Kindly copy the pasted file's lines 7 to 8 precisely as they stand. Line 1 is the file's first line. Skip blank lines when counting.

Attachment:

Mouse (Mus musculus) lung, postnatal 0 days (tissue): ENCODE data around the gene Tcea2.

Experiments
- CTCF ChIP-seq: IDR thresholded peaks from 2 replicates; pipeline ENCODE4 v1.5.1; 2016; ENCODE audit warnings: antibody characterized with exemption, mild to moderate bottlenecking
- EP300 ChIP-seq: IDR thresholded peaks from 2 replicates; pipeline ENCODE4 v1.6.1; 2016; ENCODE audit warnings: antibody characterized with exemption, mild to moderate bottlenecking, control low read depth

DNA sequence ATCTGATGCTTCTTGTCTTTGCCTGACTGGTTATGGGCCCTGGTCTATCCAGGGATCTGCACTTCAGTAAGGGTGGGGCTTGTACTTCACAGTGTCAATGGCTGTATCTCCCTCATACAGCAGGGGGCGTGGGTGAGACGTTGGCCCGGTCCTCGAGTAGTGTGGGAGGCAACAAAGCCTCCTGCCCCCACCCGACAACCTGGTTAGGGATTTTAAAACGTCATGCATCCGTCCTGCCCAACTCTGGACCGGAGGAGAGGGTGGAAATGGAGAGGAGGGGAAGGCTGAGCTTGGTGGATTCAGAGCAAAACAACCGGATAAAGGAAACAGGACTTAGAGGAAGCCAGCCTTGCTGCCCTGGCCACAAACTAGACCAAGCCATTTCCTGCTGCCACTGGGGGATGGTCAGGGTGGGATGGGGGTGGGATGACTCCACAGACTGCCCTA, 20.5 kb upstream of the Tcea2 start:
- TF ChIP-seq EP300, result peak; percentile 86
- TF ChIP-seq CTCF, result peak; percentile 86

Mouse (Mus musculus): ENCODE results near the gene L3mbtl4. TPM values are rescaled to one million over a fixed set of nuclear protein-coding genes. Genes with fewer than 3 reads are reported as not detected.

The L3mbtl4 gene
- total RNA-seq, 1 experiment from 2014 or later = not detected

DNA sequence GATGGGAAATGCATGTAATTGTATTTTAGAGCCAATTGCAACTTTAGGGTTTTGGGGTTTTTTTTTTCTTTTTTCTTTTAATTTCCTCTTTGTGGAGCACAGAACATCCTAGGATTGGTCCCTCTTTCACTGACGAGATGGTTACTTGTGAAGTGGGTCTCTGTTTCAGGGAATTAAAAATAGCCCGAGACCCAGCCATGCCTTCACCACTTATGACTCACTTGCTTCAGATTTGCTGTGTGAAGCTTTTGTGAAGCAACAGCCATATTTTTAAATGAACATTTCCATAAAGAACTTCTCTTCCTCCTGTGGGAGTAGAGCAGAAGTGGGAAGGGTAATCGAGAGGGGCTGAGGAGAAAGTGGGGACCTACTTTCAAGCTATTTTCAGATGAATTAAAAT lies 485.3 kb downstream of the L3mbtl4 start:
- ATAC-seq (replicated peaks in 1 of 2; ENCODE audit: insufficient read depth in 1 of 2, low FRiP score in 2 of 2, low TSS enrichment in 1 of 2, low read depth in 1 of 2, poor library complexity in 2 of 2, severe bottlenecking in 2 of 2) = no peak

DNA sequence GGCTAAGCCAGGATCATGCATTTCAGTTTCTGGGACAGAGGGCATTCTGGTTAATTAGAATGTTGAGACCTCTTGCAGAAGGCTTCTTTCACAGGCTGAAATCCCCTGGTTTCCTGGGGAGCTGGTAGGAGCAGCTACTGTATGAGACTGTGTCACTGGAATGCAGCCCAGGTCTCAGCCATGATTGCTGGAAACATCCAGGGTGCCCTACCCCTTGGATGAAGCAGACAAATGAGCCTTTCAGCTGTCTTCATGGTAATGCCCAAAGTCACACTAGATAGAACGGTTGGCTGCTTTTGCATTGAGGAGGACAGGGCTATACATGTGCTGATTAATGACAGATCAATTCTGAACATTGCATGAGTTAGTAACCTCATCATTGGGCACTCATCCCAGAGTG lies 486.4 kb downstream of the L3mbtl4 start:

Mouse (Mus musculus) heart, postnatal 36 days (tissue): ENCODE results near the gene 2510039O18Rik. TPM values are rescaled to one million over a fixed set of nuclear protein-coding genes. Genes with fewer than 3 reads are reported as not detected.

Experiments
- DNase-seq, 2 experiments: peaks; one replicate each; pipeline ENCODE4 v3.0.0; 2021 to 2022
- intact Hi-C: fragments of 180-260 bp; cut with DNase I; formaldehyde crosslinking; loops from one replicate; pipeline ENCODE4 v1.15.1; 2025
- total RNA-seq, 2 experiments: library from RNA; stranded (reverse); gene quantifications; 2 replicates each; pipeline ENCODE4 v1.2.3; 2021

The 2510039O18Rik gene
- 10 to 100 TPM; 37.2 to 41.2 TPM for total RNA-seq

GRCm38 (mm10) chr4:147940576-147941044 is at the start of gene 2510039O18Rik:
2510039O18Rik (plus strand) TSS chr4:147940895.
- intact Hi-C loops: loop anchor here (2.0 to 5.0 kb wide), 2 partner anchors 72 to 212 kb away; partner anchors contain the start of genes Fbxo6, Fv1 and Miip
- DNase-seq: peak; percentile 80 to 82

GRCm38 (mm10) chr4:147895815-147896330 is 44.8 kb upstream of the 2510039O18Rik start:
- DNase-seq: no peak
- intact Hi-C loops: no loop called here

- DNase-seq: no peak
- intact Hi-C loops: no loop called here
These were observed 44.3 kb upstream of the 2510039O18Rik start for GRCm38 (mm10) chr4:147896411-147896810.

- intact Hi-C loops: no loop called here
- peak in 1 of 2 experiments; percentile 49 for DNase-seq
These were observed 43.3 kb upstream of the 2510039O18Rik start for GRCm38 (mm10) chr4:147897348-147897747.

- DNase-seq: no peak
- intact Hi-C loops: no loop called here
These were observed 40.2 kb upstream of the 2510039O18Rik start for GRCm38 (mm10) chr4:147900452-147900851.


- TF ChIP-seq CTCF, result peak; percentile 86

Mouse (Mus musculus): ENCODE results near the gene L3mbtl4. TPM values are rescaled to one million over a fixed set of nuclear protein-coding genes. Genes with fewer than 3 reads are reported as not detected.